Measurements and applications of mechanical motion in the quantum limit

Erno Damskägg

Research output: ThesisDoctoral ThesisCollection of Articles

Abstract

Microscopic systems exhibit many intriguing quantum mechanical phenomena which cannot be explained by classical physics. Quantum mechanics has succesfully explained the behaviour of subatomic particles, atoms, and electromagnetic waves where entanglement, wave-particle duality and superposition of particles has been observed. In macroscopic scales, quantum mechanics explains the microscopic origin of electronic properties of solids, and quantum coherence effects are routinely observed in superfluids and superconductors. However, most macroscopic objects behave according to the laws of classical physics due to decoherence effects caused by interaction with the environment. Mechanical systems are ideal for studying quantum behavior of macroscopic objects as they can be measured with high accuracy, and their interaction with the environment can be controlled. Cavity optomechanics studies the interaction between light and mechanical objects through radiation pressure force. Recent developments in the field have made it possible to study quantum behaviour in macroscopic mechanical objects. For example, mechanical oscillators coupled to either microwave or optical light have been cooled to their quantum ground state. This thesis studies a cavity optomechanical system in which micromechanical aluminium membrane resonator is coupled to a superconducting microwave circuit resonator. This work focuses on the phenomena relating to the Heisenberg's uncertainty principle which sets a fundamental limit to the precision in which certain pairs of properties of a system can be measured. Due to uncertainty principle, even if a harmonic oscillator is cooled to the ground state, it still has random motion called the zero-point motion. This sets a fundamental limit on how accurately one can measure the motion of the resonator. In a squeezed quantum state, fluctuations of a quantity can be reduced below this quantum limit, at the cost of increased fluctuations in the pair variable. In this work, motion of a nearly macroscopic object is measured in a squeezed state. Due to uncertainty principle, a measurement amplifying an oscillatory signal always adds noise. However, when information in one part of the signal is lost, one can amplify and measure the other part perfectly. This kind of nearly noiseless phase-sensitive measurement, and squeezing of microwave fields is demonstrated in this work. An optomechanical device that simultaneously performs high-gain amplification and frequency conversion is created. Collective dynamics of a multimode optomechanical system is studied. When measuring the oscillator position continuously, the system is perturbed by the measuring. This can be avoided in quantum back-action evading measurement, which is demonstrated for collective motion of two mechanical resonators. Finally, an entanglement of centre-of-mass motion of two nearly macroscopic objects is created and stabilised.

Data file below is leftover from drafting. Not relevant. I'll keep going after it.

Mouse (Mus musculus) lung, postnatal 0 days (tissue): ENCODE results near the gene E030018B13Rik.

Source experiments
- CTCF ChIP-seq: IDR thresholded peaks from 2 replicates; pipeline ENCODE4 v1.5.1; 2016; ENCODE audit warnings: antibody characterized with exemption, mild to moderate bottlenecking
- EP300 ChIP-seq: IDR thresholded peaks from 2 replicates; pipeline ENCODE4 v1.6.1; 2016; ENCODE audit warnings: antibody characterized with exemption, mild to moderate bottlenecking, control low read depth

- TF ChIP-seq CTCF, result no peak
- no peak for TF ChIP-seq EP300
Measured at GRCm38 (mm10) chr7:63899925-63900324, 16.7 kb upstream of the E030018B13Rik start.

Original languageEnglish
QualificationDoctor's degree
Awarding Institution
  • Aalto University
Supervisors/Advisors
  • Sillanpää, Mika, Supervisor
  • Sillanpää, Mika, Advisor
Publisher
Print ISBNs978-952-60-7953-0
Electronic ISBNs978-952-60-7954-7
Publication statusPublished - 2018
MoE publication typeG5 Doctoral dissertation (article)

Keywords

  • optomechanics
  • mechanical resonators
  • quantum limit
  • entanglement

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